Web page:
Due to this, any hot sauce lover can certainly get any type of flavor that they would seek.
The uses of fruit in hot sauces have increasingly become popular and they present different storage challenges vs. your typical pepper/vinegar/salt mix.
I looked at my product line and an ever-growing amount of manufacturers have at least one fruit-based concoction in their lineup.
I decided to take look at three of my favorite companies to see what they had to say.
I can’t mention hot sauce without going right to one of the very best brands anywhere that happens to be local right here to our company’s hometown of Rochester, NY…Karma Sauce! Karma Sauce uses butternut squash as its base, which contains 4g of sugar for a 205g cooked cube. One of my favorite all-time sauces is their Smokey Karma (pictured below). While there is no added sugar, the squash, sweet potato and honey make it a candidate for the refrigerator. Oh yea, the labels says to refrigerate as well.
Out of White River Junction, Vermont, Angry Goat Pepper Co. uses fruits in most of their sauces that we carry. For example, their Hippy Dippy Green Hot Sauce (pictured below) is “Avacado and Kiwi combined with jalapeno peppers, serrano peppers and tomatillos to make a unique twist on your standard verde-style hot sauce.” The label clearly says refrigerate after opening as does their other sauces, such as their Dark Swizzle (contains pineapple).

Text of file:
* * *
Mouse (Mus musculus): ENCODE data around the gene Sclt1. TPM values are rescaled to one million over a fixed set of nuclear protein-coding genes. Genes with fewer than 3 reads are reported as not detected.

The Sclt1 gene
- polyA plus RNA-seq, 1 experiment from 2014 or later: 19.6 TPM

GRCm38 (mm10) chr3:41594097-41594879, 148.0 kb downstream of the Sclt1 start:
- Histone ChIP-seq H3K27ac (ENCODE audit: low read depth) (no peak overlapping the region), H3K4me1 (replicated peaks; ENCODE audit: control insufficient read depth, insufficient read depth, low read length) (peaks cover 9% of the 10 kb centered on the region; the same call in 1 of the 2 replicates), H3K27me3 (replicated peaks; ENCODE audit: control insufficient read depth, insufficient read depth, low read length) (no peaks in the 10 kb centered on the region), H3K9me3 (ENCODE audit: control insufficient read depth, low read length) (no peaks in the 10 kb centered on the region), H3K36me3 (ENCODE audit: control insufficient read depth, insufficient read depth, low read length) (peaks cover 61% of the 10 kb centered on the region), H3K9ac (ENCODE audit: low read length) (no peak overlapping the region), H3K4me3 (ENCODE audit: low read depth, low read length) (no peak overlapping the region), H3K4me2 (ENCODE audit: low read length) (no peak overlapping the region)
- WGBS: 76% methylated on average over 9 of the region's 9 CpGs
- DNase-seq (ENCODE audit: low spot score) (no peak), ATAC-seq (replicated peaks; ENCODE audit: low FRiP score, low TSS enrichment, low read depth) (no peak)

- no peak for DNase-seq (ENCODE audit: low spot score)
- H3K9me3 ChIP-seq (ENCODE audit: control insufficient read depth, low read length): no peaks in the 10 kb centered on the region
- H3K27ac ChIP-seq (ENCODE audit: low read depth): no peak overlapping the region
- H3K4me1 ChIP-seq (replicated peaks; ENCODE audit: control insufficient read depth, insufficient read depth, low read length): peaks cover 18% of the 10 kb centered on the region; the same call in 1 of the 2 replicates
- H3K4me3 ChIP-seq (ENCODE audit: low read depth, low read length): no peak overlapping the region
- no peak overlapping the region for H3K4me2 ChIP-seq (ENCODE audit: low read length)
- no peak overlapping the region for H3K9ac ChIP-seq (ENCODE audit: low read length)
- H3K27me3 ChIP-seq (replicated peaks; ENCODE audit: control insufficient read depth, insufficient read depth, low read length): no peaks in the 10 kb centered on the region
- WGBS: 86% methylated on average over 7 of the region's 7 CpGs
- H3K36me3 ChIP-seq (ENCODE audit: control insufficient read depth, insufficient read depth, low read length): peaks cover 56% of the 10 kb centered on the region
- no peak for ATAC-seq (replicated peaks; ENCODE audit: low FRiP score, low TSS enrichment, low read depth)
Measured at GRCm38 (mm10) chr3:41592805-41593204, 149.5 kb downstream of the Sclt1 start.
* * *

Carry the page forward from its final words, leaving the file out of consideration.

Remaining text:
Hailing from Queens, NY, Pepplish Provisions uses a fruit as their anchor ingredient in their fantastic lineup which feature fair-trade ingredients. Apple Cilantro Lime, Blueberry Basil Shallot, Peach Agave Garlic and Mango Garlic Hickory (pictured below) are just a sample and it is to no surprise, their labels state to refrigerate after opening (if you can contain yourself and not use the entire bottle in one sitting!)
Three great sauces from three great hot sauce companies!
All three hot sauce labels clearly state to refrigerate after opening.
How Long the Bottle Has Been Open*?
*With no label designation
This is an important consideration.
Does hot sauce need to be refrigerated if you plan to use it within a small period of time?
If that’s the case, I say you are probably fine not refrigerating it.
If it’s a case where it won’t be fully consumed within a week or two then you should consider refrigeration for the sole reason to keep the hot sauce fresher for longer.
Restaurants leave theirs out, why can’t I then?
Restaurants go through their hot sauces fairly quickly due to frequency and volume used.
They don’t have to worry about shelf life like the average person or household.
But what about the national brands?
Typically, when you think of hot sauce, the ones with the biggest name recognition and visibility come to mind.
I’m talking brands like:
Huy Fong Foods®
Original Louisiana Brand™
For those stumbling across this website for the first time, Flower City Flavor Company doesn’t carry these specific brands.
Instead, we focus on small and medium size brands, ones you (mostly) can’t find in your local grocery store.